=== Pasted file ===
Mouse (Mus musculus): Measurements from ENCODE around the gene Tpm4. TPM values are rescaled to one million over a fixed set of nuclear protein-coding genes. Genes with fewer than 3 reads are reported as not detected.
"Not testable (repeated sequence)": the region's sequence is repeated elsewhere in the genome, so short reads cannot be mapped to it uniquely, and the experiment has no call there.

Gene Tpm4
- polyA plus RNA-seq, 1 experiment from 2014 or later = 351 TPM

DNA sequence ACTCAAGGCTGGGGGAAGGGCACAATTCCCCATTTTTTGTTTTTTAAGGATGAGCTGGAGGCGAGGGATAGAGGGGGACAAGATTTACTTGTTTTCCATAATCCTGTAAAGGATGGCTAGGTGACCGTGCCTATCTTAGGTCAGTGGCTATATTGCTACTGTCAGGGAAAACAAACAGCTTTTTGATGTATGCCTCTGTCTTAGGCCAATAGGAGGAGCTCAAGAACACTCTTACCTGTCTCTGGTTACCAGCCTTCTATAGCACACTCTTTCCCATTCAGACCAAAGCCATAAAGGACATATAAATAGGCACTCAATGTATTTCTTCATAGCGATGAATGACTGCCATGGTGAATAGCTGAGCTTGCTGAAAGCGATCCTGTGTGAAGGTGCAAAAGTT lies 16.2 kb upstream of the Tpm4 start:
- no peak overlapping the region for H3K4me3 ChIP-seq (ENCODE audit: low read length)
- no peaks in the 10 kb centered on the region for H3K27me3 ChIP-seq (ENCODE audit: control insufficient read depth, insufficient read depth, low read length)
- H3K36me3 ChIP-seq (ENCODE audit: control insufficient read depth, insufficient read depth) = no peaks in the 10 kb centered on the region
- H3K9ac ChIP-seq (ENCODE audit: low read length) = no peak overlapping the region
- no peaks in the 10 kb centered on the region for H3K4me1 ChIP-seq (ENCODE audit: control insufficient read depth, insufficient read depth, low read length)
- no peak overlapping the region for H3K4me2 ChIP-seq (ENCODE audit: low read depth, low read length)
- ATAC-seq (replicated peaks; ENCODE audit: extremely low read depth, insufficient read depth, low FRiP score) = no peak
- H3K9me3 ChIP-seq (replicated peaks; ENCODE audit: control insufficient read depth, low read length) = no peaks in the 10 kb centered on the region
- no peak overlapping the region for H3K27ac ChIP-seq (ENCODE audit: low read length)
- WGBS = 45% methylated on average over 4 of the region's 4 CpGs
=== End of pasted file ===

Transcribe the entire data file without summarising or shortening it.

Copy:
Mouse (Mus musculus): Measurements from ENCODE around the gene Tpm4. TPM values are rescaled to one million over a fixed set of nuclear protein-coding genes. Genes with fewer than 3 reads are reported as not detected.
"Not testable (repeated sequence)": the region's sequence is repeated elsewhere in the genome, so short reads cannot be mapped to it uniquely, and the experiment has no call there.

Gene Tpm4
- polyA plus RNA-seq, 1 experiment from 2014 or later = 351 TPM

DNA sequence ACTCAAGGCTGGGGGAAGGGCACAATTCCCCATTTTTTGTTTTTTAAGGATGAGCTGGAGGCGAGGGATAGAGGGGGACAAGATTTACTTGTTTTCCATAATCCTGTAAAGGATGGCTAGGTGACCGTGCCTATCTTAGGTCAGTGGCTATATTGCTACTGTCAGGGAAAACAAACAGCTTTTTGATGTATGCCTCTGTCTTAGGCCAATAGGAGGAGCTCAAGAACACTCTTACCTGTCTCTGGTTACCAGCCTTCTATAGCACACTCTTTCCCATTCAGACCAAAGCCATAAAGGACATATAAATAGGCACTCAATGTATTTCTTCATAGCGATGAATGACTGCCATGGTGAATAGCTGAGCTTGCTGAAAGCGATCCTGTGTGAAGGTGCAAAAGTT lies 16.2 kb upstream of the Tpm4 start:
- no peak overlapping the region for H3K4me3 ChIP-seq (ENCODE audit: low read length)
- no peaks in the 10 kb centered on the region for H3K27me3 ChIP-seq (ENCODE audit: control insufficient read depth, insufficient read depth, low read length)
- H3K36me3 ChIP-seq (ENCODE audit: control insufficient read depth, insufficient read depth) = no peaks in the 10 kb centered on the region
- H3K9ac ChIP-seq (ENCODE audit: low read length) = no peak overlapping the region
- no peaks in the 10 kb centered on the region for H3K4me1 ChIP-seq (ENCODE audit: control insufficient read depth, insufficient read depth, low read length)
- no peak overlapping the region for H3K4me2 ChIP-seq (ENCODE audit: low read depth, low read length)
- ATAC-seq (replicated peaks; ENCODE audit: extremely low read depth, insufficient read depth, low FRiP score) = no peak
- H3K9me3 ChIP-seq (replicated peaks; ENCODE audit: control insufficient read depth, low read length) = no peaks in the 10 kb centered on the region
- no peak overlapping the region for H3K27ac ChIP-seq (ENCODE audit: low read length)
- WGBS = 45% methylated on average over 4 of the region's 4 CpGs